Then I had a brainwave. If anybody asked, I'd learn how to say, in perfect Italian, that my husband's from Milan. So, for the rest of the holiday, we walked like Italians, and it felt great. I resolved to bring that self-confidence back with me. But within half an hour of landing under a leaden sky and queuing for luggage with fretful Brits jealously guarding their three inches of space at the carousel, I was once again a hunched, anxious-to-please, fully fledged Brit, apologising every time someone rammed me with a trolley. Don't think I'm not proud of being British; it's just that sometimes I'd like to look like I am.



Claudia Winkleman is away

React Now

  • Get to the point
Latest stories from i100
Have you tried new the Independent Digital Edition apps?
iJobs Job Widget
iJobs General

Recruitment Genius: Junior Web Designer - Client Liaison

£6 per hour: Recruitment Genius: This is an exciting opportunity to join a gro...

Recruitment Genius: Service Delivery Manager

Negotiable: Recruitment Genius: A Service Delivery Manager is required to join...

Recruitment Genius: Massage Therapist / Sports Therapist

£12000 - £24000 per annum: Recruitment Genius: A opportunity has arisen for a ...

Ashdown Group: Practice Accountant - Bournemouth - £38,000

£32000 - £38000 per annum: Ashdown Group: A successful accountancy practice in...

Day In a Page

Read Next
 

Riyadh is setting itself up as region’s policeman

Lina Khatib
Ed Miliband and David Cameron  

Cameron and Miliband should have faith in their bolder policies

Ian Birrell
No postcode? No vote

Floating voters

How living on a houseboat meant I didn't officially 'exist'
Louis Theroux's affable Englishman routine begins to wear thin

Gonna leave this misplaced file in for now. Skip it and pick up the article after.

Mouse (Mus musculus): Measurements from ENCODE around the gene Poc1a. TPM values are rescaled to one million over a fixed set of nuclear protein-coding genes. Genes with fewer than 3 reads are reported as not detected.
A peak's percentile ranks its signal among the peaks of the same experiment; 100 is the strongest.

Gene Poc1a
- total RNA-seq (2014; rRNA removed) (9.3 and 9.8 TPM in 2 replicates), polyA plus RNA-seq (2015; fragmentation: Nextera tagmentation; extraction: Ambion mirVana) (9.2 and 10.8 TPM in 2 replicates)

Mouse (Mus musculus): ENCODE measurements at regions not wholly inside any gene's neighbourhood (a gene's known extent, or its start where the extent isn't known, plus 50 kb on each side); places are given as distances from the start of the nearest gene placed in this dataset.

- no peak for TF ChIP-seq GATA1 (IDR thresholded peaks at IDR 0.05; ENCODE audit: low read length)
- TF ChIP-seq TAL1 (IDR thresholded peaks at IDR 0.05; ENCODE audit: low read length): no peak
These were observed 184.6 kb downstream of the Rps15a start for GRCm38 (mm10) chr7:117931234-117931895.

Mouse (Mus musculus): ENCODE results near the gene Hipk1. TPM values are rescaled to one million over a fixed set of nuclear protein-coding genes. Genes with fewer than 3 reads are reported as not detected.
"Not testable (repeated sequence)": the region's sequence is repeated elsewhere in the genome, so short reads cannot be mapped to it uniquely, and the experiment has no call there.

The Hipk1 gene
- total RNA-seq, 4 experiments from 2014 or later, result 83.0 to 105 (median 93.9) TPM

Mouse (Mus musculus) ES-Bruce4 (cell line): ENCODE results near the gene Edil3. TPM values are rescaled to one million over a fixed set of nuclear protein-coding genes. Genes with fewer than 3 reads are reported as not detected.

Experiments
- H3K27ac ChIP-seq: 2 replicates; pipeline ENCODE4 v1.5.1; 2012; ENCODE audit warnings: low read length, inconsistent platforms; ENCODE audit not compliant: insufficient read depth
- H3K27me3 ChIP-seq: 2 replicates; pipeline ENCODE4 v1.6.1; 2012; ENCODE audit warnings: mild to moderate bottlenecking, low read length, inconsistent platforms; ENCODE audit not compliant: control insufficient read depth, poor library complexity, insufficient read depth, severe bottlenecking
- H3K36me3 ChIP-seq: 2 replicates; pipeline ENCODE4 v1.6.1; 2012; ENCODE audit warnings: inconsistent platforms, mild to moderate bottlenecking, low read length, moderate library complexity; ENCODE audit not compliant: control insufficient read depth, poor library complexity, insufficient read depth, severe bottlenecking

By Reason of Insanity

Louis Theroux's affable Englishman routine begins to wear thin
Power dressing is back – but no shoulderpads!

Power dressing is back

But banish all thoughts of Eighties shoulderpads
Spanish stone-age cave paintings 'under threat' after being re-opened to the public

Spanish stone-age cave paintings in Altamira 'under threat'

Caves were re-opened to the public
'I was the bookies’ favourite to be first to leave the Cabinet'

Vince Cable interview

'I was the bookies’ favourite to be first to leave the Cabinet'
Election 2015: How many of the Government's coalition agreement promises have been kept?

Promises, promises

But how many coalition agreement pledges have been kept?
The Gaza fisherman who built his own reef - and was shot dead there by an Israeli gunboat

The death of a Gaza fisherman

He built his own reef, and was fatally shot there by an Israeli gunboat
Saudi Arabia's airstrikes in Yemen are fuelling the Gulf's fire

Saudi airstrikes are fuelling the Gulf's fire

Arab intervention in Yemen risks entrenching Sunni-Shia divide and handing a victory to Isis, says Patrick Cockburn
Zayn Malik's departure from One Direction shows the perils of fame in the age of social media

The only direction Zayn could go

We wince at the anguish of One Direction's fans, but Malik's departure shows the perils of fame in the age of social media
Young Magician of the Year 2015: Meet the schoolgirl from Newcastle who has her heart set on being the competition's first female winner

Spells like teen spirit

A 16-year-old from Newcastle has set her heart on being the first female to win Young Magician of the Year. Jonathan Owen meets her
Jonathan Anderson: If fashion is a cycle, this young man knows just how to ride it

If fashion is a cycle, this young man knows just how to ride it

British designer Jonathan Anderson is putting his stamp on venerable house Loewe
Number plates scheme could provide a licence to offend in the land of the free

Licence to offend in the land of the free

Cash-strapped states have hit on a way of making money out of drivers that may be in collision with the First Amendment, says Rupert Cornwell
From farm to fork: Meet the Cornish fishermen, vegetable-growers and butchers causing a stir in London's top restaurants

From farm to fork in Cornwall

One man is bringing together Cornwall's most accomplished growers, fishermen and butchers with London's best chefs to put the finest, freshest produce on the plates of some of the country’s best restaurants
Robert Parker interview: The world's top wine critic on tasting 10,000 bottles a year, absurd drinking notes and New World wannabes

Robert Parker interview

The world's top wine critic on tasting 10,000 bottles a year, absurd drinking notes and New World wannabes
Don't believe the stereotype - or should you?

Don't believe the stereotype - or should you?

We exaggerate regional traits and turn them into jokes - and those on the receiving end are in on it too, says DJ Taylor